Best ‘House of the Dragon’ GOT Prequel Fan Theories

Everyone and their dog watched the premiere episode of House of the DragonHBO’s Game of Thrones prequel. But did you (or your dog!) catch the not-so-subtle references to the original series?

Focusing on the “Age of Dragons,” a period of time in Westeros when the Targaryen family reigned, House of the Dragon occurs roughly 200 years before Game of Thrones begins. The series makes a note of the chronology in the opening, stating that our story begins “before the death of the mad king, Aerys, and the birth of his daughter, Princess Daenerys Targaryen.” However, some fans believe that the nod wasn’t meant to connect the new series to Game of Thrones, but to George R. R. Martin’s original novels, A Song of Ice and Fire.

At the end of the premiere episode, King Viserys Targaryen has a talk with his daughter, Princess Rhaenyra. Viserys informs her that he intends to name her his heir to the throne, and he shares with her an apocalyptic prophecy passed down by five generations of Targaryen rulers. to Viserys, the legendary Aegon “the Conqueror” Targaryen had a vision that foretold of a terrible winter, and an enemy that could only be defeated if a Targaryen united the Seven Kingdoms of Westeros. Aegon allegedly titled the prophetic dream, “A Song of Ice and Fire.”

This reference—possibly just a way to connect House of the Dragon to the events of Thrones even further—just created more questions. Viewers may remember that at the end of ThronesSamwell Tarly tied the series up in a nice little bow by naming his written account of events A Song of Ice and Fire. Tarly later states that he came up with the name himself. Game of Thrones never mentions Aegon’s prophesy, however, and Daenerys also seemed to have no knowledge of it in the show either. Is this believed inconsistency simply a way for fans to retcon the last two seasons of Game of Thronesor is this the honest truth from the House of the Dragon team as well?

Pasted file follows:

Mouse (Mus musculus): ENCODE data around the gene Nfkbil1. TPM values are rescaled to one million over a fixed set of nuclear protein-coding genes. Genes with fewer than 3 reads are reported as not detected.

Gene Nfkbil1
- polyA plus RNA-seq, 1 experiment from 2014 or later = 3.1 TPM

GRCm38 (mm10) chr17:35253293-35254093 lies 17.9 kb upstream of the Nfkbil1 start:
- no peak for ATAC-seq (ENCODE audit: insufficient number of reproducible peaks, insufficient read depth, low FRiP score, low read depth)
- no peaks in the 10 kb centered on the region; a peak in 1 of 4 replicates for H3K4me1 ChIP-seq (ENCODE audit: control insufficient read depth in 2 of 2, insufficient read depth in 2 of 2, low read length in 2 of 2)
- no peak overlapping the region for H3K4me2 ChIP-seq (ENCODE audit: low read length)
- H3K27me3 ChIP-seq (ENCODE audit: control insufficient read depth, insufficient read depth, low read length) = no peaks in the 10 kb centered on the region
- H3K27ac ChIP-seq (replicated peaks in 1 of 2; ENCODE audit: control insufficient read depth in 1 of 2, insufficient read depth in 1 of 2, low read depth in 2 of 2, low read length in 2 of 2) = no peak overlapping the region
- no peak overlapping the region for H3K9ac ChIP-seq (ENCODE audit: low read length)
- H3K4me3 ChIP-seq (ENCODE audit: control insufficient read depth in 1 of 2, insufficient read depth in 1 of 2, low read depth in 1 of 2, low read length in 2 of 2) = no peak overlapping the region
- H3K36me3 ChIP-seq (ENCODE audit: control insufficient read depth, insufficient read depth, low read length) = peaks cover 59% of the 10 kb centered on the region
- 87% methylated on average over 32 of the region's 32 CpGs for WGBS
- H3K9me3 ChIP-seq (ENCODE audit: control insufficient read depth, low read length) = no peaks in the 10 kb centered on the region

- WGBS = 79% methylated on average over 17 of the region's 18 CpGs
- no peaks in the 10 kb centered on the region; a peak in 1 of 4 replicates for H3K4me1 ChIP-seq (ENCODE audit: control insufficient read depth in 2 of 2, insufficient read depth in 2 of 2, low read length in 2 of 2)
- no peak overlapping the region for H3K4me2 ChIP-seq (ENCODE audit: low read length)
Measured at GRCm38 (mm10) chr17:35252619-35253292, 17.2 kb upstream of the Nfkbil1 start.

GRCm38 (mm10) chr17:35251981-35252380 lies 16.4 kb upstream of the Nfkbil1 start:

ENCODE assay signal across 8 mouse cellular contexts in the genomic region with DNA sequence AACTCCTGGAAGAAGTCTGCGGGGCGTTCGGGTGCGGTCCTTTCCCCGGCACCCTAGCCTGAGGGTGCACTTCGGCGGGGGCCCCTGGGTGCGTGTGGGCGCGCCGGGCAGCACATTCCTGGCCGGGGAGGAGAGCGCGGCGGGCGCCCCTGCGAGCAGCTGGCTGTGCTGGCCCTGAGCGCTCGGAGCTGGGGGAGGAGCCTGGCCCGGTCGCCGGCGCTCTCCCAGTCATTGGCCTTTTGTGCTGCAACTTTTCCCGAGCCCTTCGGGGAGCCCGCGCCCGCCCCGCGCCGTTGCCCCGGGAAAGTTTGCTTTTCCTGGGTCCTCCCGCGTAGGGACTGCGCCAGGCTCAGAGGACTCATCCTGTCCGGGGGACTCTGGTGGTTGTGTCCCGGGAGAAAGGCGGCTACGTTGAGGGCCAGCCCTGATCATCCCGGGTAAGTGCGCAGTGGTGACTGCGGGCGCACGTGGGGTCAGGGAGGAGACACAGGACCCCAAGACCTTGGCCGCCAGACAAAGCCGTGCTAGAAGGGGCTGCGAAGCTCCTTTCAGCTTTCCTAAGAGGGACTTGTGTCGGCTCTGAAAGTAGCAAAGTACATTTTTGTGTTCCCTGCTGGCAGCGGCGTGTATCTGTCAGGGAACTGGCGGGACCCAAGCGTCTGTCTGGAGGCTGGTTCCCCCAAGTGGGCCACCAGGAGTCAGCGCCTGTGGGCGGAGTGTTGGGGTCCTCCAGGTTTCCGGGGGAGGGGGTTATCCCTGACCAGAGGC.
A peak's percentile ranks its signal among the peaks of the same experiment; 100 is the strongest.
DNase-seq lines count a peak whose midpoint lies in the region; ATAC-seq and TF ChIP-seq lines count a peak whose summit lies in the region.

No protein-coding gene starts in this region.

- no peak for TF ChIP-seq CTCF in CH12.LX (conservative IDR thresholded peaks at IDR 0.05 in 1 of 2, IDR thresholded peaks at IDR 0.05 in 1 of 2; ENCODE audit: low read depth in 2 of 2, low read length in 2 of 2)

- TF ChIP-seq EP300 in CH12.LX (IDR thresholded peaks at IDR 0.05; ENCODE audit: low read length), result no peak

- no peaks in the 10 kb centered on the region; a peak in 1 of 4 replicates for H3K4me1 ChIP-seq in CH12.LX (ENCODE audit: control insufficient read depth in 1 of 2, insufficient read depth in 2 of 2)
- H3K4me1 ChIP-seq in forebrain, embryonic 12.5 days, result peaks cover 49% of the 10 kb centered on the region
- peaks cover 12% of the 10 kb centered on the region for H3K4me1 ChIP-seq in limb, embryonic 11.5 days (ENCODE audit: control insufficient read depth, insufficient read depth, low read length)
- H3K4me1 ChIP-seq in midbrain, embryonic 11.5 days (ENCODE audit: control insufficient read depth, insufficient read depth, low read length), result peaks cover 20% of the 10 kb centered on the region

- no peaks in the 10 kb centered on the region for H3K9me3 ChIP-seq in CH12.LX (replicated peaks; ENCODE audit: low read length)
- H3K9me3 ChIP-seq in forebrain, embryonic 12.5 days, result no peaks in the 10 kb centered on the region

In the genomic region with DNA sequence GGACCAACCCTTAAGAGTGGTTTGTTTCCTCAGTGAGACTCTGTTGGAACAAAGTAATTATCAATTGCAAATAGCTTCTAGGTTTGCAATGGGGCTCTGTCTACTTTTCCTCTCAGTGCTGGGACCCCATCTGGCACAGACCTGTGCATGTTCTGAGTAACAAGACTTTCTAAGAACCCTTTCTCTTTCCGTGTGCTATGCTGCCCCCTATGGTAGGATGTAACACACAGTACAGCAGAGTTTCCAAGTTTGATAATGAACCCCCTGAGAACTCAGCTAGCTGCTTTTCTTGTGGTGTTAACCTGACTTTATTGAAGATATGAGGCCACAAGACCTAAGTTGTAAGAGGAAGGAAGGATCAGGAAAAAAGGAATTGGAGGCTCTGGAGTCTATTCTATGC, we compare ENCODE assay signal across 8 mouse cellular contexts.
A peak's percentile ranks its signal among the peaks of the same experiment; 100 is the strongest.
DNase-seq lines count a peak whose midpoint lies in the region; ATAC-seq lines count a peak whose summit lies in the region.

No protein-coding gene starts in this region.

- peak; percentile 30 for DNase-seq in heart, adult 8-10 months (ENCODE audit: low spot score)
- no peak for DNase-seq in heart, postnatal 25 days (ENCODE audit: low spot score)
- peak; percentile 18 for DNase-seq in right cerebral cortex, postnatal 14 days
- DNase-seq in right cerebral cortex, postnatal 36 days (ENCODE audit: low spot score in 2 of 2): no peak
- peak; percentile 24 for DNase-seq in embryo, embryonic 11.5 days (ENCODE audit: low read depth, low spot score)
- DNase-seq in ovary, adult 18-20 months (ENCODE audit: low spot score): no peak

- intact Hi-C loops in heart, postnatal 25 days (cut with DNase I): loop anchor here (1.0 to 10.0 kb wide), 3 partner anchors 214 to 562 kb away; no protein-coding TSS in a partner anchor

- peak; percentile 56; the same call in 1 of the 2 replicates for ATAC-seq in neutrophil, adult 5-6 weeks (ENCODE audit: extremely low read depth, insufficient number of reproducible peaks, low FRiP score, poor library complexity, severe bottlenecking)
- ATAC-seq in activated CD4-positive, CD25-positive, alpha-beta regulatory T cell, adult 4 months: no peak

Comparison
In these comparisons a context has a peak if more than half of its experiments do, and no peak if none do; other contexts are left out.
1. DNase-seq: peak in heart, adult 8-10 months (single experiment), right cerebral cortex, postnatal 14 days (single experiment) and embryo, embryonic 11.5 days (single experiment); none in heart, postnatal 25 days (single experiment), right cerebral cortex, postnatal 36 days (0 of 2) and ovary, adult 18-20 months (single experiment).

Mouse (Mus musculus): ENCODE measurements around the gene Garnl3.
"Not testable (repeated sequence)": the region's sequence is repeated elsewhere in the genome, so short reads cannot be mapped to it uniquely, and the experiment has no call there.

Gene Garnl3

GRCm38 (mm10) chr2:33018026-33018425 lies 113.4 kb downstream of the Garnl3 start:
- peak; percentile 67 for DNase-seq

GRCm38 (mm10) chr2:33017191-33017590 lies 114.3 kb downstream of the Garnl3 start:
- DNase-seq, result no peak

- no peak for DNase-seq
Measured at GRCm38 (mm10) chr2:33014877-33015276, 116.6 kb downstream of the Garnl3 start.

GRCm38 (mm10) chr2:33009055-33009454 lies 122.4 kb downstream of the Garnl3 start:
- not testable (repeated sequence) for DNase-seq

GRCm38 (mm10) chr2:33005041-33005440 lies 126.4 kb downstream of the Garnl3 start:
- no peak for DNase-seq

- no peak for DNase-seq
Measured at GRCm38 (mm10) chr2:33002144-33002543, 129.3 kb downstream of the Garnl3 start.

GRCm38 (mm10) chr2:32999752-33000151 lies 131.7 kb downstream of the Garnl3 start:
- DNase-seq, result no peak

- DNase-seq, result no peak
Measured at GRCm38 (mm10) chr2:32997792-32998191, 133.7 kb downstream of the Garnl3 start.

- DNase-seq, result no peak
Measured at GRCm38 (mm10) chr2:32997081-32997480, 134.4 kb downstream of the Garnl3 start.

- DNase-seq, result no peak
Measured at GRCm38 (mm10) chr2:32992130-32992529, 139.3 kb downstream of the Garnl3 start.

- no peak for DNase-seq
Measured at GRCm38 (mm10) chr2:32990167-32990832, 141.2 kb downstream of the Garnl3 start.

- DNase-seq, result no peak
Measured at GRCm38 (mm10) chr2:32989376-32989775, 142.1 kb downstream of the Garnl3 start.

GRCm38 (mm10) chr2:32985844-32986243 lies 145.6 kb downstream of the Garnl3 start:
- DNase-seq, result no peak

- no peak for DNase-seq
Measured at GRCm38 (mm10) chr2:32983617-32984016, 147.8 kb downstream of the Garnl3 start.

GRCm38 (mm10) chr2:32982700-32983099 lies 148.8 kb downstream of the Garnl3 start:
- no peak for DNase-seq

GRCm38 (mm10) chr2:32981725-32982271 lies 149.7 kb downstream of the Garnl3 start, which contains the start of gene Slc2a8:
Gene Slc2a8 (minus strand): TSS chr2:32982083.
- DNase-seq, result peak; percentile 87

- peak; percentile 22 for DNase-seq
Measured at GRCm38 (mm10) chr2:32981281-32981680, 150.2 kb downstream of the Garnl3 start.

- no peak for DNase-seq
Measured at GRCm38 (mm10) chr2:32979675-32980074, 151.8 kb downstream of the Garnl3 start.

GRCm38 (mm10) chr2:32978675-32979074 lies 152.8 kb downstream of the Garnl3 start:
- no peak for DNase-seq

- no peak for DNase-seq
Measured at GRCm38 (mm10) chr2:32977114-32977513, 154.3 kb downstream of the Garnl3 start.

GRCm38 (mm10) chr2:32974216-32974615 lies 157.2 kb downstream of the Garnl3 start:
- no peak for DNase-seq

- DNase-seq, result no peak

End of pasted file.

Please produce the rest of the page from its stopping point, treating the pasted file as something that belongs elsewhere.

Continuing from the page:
The theory may have legs to stand on. In an interview with Vanity Fair, showrunner Ryan Condal confirmed that the idea of ​​Aegon’s prophecy came from the writer himself.In the novels, Daenerys has a vision in the House of the Undying that mentions Aegon’s dream. Though this wasn’t depicted in Game of Thronesshe hears a voice belonging to her late brother Rhaegar, that says, “Aegon. What better name for a king… He is the prince that was promised, and his is the Song of Ice and Fire.”

In hindsight, the statement all but points to Jon Snow. He has yet to be resurrected in the books (an insane cliffhanger for Martin to have left us on for so many years!) but Thrones eventually reveals that Jon is actually Rhaegar Targaryen’s son, Aegon. Martin also claimed that he intends to incorporate the prophecy into The Winds of Winter—should he ever finish writing!—which will also have a “very different” ending.” Is this his way of adding new ideas to a series decades in the making, or is the prophecy’s title a way to separate his work from Thrones’ underwhelming conclusion?

“What we’re doing at this point in the history of A Song of Ice and Fire… we have two canons,” author George RR Martin stated in a live-streamed video. The show (Game of Thrones) canon, and the book (The Song of Ice and Fire) canon.” For fans of the series, it’s a welcome distinction. Though it’s nearly impossible to view the new prequel series as anything but a follow-up to HBO’s Thronesthe theory allows for audiences to technically watch House of the Dragon as a prequel to the beloved novels instead. Works for me. Whatever it takes to erase Game of Thrones‘s ending from our minds!

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